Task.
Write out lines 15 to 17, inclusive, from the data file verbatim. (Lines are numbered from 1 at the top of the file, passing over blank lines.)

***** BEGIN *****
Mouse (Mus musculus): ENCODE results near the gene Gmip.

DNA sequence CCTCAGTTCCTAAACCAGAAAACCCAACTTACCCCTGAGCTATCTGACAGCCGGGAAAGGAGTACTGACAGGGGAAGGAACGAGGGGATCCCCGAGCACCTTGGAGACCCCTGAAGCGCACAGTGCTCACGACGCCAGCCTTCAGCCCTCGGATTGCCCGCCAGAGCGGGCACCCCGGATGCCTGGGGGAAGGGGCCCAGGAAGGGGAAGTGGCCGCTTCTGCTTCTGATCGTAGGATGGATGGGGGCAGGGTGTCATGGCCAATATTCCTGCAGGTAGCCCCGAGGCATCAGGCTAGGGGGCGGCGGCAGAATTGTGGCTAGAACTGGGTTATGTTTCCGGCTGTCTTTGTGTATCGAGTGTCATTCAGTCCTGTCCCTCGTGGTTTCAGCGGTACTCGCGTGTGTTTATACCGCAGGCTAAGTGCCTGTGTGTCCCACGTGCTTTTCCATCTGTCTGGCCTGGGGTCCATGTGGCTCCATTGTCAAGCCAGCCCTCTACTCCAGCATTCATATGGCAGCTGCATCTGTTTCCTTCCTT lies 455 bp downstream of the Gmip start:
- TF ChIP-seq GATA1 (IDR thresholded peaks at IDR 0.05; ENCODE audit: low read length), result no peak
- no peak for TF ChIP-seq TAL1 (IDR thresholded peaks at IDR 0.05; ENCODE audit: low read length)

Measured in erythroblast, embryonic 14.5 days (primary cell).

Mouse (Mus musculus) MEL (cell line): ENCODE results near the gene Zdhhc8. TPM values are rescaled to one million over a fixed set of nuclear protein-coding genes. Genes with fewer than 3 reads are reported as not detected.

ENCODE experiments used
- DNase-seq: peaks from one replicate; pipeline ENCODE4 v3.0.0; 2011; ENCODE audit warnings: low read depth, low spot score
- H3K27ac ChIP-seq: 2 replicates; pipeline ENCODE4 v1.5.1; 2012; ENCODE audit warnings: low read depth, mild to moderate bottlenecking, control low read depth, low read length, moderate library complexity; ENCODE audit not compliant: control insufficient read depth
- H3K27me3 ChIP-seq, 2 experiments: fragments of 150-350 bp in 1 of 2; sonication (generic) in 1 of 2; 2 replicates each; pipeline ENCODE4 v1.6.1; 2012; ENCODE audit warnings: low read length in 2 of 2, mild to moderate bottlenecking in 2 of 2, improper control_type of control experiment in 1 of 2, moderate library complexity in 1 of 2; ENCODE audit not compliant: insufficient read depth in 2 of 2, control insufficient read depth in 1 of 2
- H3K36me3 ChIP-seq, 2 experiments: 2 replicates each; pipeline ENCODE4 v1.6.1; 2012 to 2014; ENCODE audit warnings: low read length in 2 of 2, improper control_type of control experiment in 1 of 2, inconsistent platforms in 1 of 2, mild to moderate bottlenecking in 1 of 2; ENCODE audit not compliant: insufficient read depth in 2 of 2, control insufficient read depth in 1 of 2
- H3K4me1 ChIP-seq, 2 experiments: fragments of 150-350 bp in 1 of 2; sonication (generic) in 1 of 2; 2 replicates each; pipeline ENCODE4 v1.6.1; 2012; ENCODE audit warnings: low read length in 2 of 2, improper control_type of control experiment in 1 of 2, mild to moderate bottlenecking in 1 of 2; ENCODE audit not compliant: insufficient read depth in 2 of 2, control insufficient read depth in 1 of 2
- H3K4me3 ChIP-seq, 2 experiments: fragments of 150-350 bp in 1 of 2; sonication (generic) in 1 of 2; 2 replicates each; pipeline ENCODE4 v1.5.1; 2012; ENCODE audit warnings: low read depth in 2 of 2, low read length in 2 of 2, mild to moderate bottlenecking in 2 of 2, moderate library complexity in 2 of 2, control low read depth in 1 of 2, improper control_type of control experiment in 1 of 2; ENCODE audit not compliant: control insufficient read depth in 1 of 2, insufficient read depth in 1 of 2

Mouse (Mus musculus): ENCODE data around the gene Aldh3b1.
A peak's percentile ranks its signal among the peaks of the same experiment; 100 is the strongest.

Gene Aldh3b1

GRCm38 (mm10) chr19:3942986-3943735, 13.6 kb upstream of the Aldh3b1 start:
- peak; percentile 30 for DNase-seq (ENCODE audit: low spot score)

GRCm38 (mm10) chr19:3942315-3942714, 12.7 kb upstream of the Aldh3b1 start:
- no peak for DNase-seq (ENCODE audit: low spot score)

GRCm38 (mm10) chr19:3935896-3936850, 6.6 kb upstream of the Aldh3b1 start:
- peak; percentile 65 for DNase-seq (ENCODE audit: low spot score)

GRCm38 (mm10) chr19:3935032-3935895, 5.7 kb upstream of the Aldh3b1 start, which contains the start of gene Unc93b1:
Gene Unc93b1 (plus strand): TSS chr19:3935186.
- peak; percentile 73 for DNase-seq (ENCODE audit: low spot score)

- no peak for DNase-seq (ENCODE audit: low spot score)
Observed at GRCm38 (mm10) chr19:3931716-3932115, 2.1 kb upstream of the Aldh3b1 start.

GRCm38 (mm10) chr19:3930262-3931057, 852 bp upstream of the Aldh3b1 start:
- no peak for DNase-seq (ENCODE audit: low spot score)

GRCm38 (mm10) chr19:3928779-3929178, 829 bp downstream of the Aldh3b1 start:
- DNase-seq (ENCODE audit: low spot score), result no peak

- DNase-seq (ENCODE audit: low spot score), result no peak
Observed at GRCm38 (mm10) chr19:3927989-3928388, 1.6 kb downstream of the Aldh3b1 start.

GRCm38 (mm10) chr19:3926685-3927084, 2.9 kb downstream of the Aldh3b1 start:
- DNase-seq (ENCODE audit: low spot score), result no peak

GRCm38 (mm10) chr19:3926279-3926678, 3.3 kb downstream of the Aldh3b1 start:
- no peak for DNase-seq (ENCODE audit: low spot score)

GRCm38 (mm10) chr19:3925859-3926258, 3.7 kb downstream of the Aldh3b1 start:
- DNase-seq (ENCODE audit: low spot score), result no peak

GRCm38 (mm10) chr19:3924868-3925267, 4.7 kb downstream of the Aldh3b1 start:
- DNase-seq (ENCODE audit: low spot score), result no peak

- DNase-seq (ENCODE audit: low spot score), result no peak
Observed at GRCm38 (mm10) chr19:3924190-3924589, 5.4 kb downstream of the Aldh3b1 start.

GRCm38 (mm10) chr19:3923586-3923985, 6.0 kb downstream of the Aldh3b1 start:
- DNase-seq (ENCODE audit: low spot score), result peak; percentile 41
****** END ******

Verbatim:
A peak's percentile ranks its signal among the peaks of the same experiment; 100 is the strongest.

Gene Aldh3b1

GRCm38 (mm10) chr19:3942986-3943735, 13.6 kb upstream of the Aldh3b1 start: